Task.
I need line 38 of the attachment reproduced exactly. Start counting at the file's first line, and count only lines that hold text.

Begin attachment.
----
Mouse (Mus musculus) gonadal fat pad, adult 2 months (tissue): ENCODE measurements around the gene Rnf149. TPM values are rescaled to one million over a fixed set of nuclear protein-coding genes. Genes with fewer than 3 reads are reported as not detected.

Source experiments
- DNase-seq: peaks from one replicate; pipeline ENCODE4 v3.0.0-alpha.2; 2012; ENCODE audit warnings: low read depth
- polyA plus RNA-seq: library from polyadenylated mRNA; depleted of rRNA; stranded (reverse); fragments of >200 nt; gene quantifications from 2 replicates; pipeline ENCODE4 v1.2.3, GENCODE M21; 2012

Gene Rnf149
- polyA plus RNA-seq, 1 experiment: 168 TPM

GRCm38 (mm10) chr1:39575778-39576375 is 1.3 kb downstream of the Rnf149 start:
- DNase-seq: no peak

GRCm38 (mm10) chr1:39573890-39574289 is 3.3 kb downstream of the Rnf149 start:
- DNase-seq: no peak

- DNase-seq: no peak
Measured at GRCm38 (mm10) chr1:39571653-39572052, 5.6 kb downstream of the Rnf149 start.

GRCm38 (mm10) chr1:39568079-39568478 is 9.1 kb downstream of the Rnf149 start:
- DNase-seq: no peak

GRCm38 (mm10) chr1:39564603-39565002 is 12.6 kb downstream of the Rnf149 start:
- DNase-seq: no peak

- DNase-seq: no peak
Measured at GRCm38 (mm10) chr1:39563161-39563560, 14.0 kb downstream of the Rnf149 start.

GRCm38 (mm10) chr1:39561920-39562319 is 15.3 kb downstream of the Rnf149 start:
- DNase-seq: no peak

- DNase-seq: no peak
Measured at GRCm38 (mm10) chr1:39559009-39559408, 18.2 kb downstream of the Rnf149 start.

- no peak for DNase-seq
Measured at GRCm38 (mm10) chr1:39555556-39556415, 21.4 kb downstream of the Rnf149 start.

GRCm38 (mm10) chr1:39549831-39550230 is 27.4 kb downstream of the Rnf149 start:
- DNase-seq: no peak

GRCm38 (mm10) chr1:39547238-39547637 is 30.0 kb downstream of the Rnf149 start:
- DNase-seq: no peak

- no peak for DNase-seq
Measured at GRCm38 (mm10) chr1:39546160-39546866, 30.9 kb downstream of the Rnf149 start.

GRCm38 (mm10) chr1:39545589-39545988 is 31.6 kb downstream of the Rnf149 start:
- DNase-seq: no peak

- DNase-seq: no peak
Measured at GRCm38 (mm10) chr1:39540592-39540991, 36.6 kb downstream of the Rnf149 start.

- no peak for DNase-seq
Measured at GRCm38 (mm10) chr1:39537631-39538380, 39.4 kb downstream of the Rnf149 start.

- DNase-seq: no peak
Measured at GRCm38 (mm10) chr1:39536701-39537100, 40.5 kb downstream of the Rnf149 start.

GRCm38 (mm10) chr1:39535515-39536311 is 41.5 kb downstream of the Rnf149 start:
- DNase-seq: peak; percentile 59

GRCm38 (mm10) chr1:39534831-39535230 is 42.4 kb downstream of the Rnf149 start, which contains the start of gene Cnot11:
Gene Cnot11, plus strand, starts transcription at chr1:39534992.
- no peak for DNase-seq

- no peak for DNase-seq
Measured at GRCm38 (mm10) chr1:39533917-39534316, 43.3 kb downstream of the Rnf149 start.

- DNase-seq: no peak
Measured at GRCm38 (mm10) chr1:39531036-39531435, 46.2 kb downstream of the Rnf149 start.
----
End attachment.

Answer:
Measured at GRCm38 (mm10) chr1:39536701-39537100, 40.5 kb downstream of the Rnf149 start.